• Defend “Right to Repair”
  • Set target quotas for the collection and reuse of obsolete devices
  • Commit public procurement to used and environmentally friendly products

What positive trends do we already see today?

There are some positive approaches. There are numerous leasing models for routers, for example, which can be rented and returned. These old appliances are then used by other customers.

Then there are manufacturers who support returning used equipment, effectively letting you bring in old smartphones as payment. Apple, Honor, Samsung and others are already promoting this growing market.

Individual manufacturers focus on environmental friendliness.  Fairphone is no longer completely alone in trying to offer a sustainable smartphone. For some time now, German company ShiftPhones is also getting in on the eco-friendly smartphone niche.

Efforts to make sustainable, meaningful use of human and natural resources are manifold and are becoming more and more successful, of course with varying degrees of success. Companies like ShiftPhones and Fairphone are going to have to break into the mainstream (and inspire imitators) to really tempt consumers in this competitive market. Either that, or the bigger market leaders should offer consumers an ethical choice.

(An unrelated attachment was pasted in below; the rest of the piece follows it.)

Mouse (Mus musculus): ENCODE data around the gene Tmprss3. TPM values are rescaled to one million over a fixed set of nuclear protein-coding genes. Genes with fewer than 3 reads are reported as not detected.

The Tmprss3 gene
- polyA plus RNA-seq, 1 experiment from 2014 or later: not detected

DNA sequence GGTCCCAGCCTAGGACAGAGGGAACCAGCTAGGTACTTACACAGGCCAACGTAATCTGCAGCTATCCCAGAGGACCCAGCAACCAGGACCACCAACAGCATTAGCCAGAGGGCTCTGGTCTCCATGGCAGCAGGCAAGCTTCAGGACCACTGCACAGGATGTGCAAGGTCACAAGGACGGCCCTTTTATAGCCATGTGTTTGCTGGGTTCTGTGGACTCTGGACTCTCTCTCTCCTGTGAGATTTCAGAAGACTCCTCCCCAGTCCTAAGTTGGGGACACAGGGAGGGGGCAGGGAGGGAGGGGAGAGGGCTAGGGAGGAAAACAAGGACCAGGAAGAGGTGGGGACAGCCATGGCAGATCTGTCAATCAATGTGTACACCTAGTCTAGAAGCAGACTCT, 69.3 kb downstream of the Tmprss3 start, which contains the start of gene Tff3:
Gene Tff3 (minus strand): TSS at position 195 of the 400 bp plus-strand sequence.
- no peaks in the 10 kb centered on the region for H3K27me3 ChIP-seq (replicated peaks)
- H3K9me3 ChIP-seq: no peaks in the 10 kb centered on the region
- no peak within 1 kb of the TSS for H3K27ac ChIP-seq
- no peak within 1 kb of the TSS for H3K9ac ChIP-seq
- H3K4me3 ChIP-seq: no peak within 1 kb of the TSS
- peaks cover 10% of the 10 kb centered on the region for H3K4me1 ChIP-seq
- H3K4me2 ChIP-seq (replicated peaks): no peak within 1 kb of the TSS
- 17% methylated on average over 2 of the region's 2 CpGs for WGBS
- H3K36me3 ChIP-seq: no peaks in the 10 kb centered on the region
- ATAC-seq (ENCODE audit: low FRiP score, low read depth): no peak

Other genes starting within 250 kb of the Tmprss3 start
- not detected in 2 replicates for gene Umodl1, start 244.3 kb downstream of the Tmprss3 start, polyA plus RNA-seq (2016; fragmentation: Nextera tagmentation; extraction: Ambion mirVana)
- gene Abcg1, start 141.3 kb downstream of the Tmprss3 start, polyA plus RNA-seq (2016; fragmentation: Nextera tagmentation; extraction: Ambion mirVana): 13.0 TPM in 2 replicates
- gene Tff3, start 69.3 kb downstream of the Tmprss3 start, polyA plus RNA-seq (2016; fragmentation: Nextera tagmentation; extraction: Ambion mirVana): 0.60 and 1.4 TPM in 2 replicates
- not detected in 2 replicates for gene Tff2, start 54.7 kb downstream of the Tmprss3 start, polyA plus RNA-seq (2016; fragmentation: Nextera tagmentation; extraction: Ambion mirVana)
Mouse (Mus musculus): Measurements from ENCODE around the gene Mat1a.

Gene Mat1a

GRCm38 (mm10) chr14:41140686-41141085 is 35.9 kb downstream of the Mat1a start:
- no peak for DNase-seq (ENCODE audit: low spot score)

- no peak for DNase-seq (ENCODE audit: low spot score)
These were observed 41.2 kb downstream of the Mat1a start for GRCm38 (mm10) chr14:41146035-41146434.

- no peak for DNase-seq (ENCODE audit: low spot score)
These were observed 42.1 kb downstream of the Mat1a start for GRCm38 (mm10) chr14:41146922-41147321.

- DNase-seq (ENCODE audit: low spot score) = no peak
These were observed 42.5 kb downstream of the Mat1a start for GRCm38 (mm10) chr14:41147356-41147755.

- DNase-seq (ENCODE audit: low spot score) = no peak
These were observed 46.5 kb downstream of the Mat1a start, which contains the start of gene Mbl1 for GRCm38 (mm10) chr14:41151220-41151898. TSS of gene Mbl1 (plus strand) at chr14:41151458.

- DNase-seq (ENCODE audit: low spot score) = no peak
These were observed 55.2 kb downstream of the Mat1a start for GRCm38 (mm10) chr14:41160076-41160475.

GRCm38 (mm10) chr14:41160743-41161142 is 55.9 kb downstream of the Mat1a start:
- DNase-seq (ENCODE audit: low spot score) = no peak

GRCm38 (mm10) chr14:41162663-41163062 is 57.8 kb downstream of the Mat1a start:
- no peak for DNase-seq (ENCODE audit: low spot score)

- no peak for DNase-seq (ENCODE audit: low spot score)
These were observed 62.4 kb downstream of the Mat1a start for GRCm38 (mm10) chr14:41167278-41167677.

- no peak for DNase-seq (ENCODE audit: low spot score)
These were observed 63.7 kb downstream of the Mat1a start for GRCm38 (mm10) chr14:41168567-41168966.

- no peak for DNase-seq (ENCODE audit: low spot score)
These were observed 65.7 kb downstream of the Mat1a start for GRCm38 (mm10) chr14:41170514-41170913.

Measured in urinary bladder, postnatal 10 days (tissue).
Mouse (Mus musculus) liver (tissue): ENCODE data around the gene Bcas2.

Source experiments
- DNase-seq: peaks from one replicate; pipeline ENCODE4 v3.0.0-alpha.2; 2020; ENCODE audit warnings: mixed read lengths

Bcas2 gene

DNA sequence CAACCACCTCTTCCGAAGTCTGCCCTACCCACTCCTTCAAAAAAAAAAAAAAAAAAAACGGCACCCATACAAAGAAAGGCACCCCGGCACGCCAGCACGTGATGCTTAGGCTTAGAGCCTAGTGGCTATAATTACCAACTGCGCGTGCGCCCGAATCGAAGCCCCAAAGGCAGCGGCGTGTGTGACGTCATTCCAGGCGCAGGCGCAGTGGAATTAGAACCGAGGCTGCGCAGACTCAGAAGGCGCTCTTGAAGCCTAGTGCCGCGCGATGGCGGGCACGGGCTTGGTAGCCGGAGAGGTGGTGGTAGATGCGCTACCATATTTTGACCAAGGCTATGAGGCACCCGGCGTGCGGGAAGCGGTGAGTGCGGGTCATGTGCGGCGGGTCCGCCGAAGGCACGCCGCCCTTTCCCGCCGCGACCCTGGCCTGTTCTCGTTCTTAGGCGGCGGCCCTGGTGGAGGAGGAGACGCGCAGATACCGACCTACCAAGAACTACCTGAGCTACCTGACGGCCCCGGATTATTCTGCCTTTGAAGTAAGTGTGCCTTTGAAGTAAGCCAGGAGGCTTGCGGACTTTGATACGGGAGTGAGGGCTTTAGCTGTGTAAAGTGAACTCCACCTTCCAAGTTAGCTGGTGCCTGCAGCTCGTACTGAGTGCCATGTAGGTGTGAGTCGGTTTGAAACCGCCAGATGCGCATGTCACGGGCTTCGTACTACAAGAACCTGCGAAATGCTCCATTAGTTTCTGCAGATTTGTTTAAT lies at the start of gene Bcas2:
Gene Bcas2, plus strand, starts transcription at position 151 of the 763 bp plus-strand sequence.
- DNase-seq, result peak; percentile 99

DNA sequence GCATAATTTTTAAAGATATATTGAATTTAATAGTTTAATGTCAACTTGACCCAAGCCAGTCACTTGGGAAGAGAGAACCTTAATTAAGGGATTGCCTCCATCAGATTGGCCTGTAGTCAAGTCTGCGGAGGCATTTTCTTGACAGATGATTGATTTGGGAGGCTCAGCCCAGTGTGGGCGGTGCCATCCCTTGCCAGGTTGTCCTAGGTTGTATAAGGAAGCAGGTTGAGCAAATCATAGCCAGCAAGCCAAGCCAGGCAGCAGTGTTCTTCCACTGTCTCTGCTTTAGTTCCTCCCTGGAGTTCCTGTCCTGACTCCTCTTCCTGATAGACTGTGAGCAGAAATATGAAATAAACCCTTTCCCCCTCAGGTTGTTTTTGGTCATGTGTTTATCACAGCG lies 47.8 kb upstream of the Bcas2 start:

Some people are willing to pay extra for eco-friendly products. If it were not, there would not be a fair trade shelf in many supermarkets. Mainstream smartphone providers should not leave this relatively untapped market to outsiders.

AndroidPIT FAIRPHONE 2 12 So, now imagine this again with Samsung or Apple’s “sexy” design. / © AndroidPIT

Smartphone manufacturers are missing out on opportunities here. Instead, Apple continues to drive obscene margins to satisfy shareholders. With glossy, “sexy” models such as the iPhone X, the Cupertino company leads the way in the discipline of psychological obsolescence. The competition is watching and learning how Apple encourages its customers to buy new products for no apparent reason.

Talking of obsolescence…

Whether planned obsolescence exists or not can hardly be proven. There always seems to be an excuse. However, today’s technology products and especially smartphones have weak points that no one can overlook. If a display wasn’t meant to break, it wouldn’t be made of glass. And if a smartphone should remain usable for a long time, its battery would be replaceable and there would also be a possibility to update the software without the help of the manufacturer.

Legislators do not have a handle on this situation and cannot keep up with the necessary regulations. However, this is to the detriment of the consumer and, in the form of environmental pollution, at the expense of his or her children. The status quo of the smartphone industry is completely unacceptable and certainly not sustainable.

AndroidPIT iphone clock ios clock 8580 $ 999 or more, and still obsolete in two years. / © AndroidPIT

Industry giants have all the power in the world to do better. There are millions of consumers who want to spend over a grand on a sleek sexy phone that isn’t even built to last. In the face of this, the idea that consumer simply just want everything at the cheapest price doesn’t seem to hold up. We already pay so much for what is basically lifestyle marketing. And more and more people want a ‘greener’ lifestyle.